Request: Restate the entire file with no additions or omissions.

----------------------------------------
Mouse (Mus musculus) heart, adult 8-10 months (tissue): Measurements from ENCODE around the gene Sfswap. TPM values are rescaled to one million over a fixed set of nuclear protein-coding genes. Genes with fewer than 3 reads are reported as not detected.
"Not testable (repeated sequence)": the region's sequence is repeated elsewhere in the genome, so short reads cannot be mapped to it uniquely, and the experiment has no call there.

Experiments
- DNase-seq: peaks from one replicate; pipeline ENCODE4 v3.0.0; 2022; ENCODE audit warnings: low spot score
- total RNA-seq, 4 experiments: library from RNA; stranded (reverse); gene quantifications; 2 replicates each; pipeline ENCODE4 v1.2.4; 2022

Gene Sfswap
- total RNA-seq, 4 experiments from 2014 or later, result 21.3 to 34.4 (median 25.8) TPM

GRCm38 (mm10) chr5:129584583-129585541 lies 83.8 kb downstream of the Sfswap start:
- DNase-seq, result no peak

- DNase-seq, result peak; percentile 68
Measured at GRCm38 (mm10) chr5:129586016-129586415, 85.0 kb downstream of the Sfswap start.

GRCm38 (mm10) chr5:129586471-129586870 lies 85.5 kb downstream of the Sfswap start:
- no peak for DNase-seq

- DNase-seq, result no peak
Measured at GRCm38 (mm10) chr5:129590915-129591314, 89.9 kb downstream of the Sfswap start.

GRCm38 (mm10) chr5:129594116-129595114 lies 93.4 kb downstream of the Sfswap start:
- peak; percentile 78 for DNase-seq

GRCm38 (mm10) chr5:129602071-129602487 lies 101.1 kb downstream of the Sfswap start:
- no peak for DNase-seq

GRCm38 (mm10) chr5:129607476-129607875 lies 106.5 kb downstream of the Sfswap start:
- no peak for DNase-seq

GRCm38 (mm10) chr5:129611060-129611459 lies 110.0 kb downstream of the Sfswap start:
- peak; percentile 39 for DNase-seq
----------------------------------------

Mouse (Mus musculus) heart, adult 8-10 months (tissue): Measurements from ENCODE around the gene Sfswap. TPM values are rescaled to one million over a fixed set of nuclear protein-coding genes. Genes with fewer than 3 reads are reported as not detected.
"Not testable (repeated sequence)": the region's sequence is repeated elsewhere in the genome, so short reads cannot be mapped to it uniquely, and the experiment has no call there.

Experiments
- DNase-seq: peaks from one replicate; pipeline ENCODE4 v3.0.0; 2022; ENCODE audit warnings: low spot score
- total RNA-seq, 4 experiments: library from RNA; stranded (reverse); gene quantifications; 2 replicates each; pipeline ENCODE4 v1.2.4; 2022

Gene Sfswap
- total RNA-seq, 4 experiments from 2014 or later, result 21.3 to 34.4 (median 25.8) TPM

GRCm38 (mm10) chr5:129584583-129585541 lies 83.8 kb downstream of the Sfswap start:
- DNase-seq, result no peak

- DNase-seq, result peak; percentile 68
Measured at GRCm38 (mm10) chr5:129586016-129586415, 85.0 kb downstream of the Sfswap start.

GRCm38 (mm10) chr5:129586471-129586870 lies 85.5 kb downstream of the Sfswap start:
- no peak for DNase-seq

- DNase-seq, result no peak
Measured at GRCm38 (mm10) chr5:129590915-129591314, 89.9 kb downstream of the Sfswap start.

GRCm38 (mm10) chr5:129594116-129595114 lies 93.4 kb downstream of the Sfswap start:
- peak; percentile 78 for DNase-seq

GRCm38 (mm10) chr5:129602071-129602487 lies 101.1 kb downstream of the Sfswap start:
- no peak for DNase-seq

GRCm38 (mm10) chr5:129607476-129607875 lies 106.5 kb downstream of the Sfswap start:
- no peak for DNase-seq

GRCm38 (mm10) chr5:129611060-129611459 lies 110.0 kb downstream of the Sfswap start:
- peak; percentile 39 for DNase-seq